I must admit that at some points there is some confusion in the implementation of the analysis. This only serves to highlight the importance of exploring the initial context of the Old Testament law. For example, in his discussion of ecological issues, at one point he claims that “we have more in common with the rest of animate creation than in distinction from it.” Indeed, we share the breath of life from God, suggesting that there is “not an ontological distinction between human and non-human animals.” Two pages later, he claims that, “The image of God is not so much something we possess, as what we are.” [Emphasis in original] There appears to me to be an apparent contradiction here which I can not resolve. I commend Wright’s discussion that God’s command to take dominion over creation causes us to take a servant attitude in our treatment of creation to the glory of God, however, I need further clarification on how what appears to be a contradiction affects his concept of an “element of reciprocity in human-animal relations.”
[Here my comments are directed exclusively at Christians and not to the civil magistrate.] Wright needs to spend more time developing the primacy of weekly corporate worship. Wright touches on worship briefly in several places and recognizes its import. However, worship is at the center of the Old Testament law. A cursory review of torah suggests that it is primarily driven by principles of worship and liturgy. Starting with Exodus, the first half of the book is devoted to “Let my people go so they may worship me.” The second half consists of the covenant initiatory worship service and the design of the liturgical components of the tabernacle. Leviticus is almost exclusively about liturgy: the liturgy of offerings and sacrifices, ordination of priests, and the Day of Atonement. Mixed in with these liturgical laws are laws pertaining to holy living within such a worshiping community. The book of Deuteronomy can certainly be understood as an entire worship service.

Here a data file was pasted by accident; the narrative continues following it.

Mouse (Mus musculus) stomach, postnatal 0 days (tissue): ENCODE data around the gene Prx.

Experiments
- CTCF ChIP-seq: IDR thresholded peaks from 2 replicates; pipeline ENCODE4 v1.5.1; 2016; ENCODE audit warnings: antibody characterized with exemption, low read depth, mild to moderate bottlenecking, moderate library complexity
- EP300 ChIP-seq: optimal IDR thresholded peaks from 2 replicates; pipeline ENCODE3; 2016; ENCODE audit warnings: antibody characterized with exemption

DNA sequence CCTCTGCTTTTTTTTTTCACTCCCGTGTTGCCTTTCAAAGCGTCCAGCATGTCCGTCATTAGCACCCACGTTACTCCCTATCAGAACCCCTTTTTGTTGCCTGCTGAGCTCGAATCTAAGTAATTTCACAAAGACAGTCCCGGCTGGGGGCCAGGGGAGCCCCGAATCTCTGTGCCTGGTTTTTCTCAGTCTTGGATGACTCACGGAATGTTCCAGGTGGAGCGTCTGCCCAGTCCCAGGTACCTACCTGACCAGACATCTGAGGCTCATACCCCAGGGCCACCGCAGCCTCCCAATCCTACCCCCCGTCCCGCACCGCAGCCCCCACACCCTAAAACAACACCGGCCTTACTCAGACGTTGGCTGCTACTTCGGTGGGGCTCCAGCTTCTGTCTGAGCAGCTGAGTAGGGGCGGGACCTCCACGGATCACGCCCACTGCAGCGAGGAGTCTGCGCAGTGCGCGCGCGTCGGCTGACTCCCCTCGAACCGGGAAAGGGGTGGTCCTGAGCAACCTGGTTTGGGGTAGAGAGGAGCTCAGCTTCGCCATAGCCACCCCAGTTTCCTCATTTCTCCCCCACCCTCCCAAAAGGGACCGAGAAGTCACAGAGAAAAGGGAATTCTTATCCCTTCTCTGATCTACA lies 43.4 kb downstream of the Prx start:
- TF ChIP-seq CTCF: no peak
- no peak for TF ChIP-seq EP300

Rather than contradicting Wright, I confirm his approach by recognizing there is a paradigm here on which we recognize certain principles that apply: worship drives the culture. How then do we apply these principles to our society? President John Adams has a suggestion. “Our Constitution was made only for a moral and religious people. It is wholly inadequate to the government of any other.” If Christians are to work toward bringing their society nearer to conformity with the overall paradigmatic structure of principles underlying the concrete laws of Old Testament society, those overall principles must include worship.
 Wright, C. J. H., Old Testament Ethics and the People of God (Downers Grove: Intervarsity, 2004), p. 18.
 Wright, 37.
 Wright, 51. While Wright introduces the concept in Chapter 2, he more fully elaborates this concept in Chapter 11.
 Wright, 63.
 Wright, Chapter 3.
 Wright, 321.
 Wright, 117.
 In addition, I am hesitant to fully embrace Wright’s conclusion that God’s covenant with Noah was a “universal covenant” with all life. Certainly the scope of the covenant included all life. However, it is interesting to note that God did not use his covenantal name in the establishment of the covenant, but more to the point, he did not communicate the terms of the covenant to all life. He communicated the terms of the covenant to Noah and his sons. Covenant, in order to be binding must have two responsible parties.
 Wright, 45.
 I have not mentioned here the significant focus of worship in the Ten Commandments itself.
- The “international” character of the Wisdom literature in the Old Testament (imaginewithscripture.wordpress.com)